When I decided to write a book about the experience of shame and Christian spiritual growth, I didn’t talk about it much. Too negative, too discouraging—these were the reactions I figured I’d get. But I was wrong.
Instead, I’ve been amazed, mildly startled actually, by the consistently constructive, encouraging responses I’ve received once word slipped out that I was hard at work on such a book. “I’m glad you’re writing about that; it’s really important. So many people find it hard to take themselves seriously, let alone love themselves.” That’s the kind of feedback I’ve been getting.
For reasons that are infrequently known but frequently only intuited, just the word "shame" elicits an emotional resonance at some level in many of us. There are questions too: what makes it so difficult for us to live peacefully in God’s gaze without looking away or feeling the need to make ourselves different so God won’t turn away from us? In other words, why is love, especially being loved, such hard work? Why do so many of us think there’s something wrong with us—that we’re defective?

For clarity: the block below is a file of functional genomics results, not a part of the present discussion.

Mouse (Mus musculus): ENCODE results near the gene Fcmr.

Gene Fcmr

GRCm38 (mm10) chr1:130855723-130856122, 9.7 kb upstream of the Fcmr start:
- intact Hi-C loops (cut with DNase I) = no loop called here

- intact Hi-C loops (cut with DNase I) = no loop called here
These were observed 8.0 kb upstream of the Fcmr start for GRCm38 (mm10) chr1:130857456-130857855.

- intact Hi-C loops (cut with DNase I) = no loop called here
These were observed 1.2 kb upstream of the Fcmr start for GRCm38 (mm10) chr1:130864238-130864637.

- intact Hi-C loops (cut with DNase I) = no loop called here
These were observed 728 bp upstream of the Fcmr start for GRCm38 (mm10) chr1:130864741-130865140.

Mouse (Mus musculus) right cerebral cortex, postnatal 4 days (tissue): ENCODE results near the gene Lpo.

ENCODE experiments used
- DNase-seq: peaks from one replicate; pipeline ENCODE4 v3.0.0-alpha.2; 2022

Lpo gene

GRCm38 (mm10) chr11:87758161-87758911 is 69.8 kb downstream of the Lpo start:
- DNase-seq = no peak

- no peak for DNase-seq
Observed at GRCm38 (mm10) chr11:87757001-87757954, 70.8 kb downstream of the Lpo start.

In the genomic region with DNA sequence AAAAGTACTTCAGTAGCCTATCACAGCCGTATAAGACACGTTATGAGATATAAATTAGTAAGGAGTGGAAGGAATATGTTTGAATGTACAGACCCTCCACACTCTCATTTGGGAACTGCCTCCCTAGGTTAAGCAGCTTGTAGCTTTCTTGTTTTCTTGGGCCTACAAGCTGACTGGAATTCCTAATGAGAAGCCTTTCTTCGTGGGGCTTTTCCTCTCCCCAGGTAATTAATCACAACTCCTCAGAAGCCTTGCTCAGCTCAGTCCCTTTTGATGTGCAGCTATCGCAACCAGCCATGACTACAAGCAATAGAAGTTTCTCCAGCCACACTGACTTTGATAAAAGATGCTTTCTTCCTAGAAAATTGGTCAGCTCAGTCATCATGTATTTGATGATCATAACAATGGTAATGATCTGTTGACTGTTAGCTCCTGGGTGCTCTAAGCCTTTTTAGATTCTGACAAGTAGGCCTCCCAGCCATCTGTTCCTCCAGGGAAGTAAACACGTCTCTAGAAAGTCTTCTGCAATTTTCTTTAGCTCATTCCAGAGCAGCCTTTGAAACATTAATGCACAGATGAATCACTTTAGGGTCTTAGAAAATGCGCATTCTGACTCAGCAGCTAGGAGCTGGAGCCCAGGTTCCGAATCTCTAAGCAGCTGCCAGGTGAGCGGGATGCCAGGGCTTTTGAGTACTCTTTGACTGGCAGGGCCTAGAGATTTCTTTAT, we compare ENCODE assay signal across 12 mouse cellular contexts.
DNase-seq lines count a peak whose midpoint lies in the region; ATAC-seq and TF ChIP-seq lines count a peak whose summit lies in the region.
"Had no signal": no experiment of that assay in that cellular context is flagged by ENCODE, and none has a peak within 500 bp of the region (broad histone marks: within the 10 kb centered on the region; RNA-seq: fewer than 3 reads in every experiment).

Years of helping others in spiritual direction have shown me that feeling unworthy of love is a chronic wound many Christians share but few talk about. Not only is it embarrassing to do so, but it also renders many of us much more vulnerable than our expertly trained personal defenses can tolerate. Sadly, safety regularly trumps trust, yet trust is our only sure path to God, healing, and peace.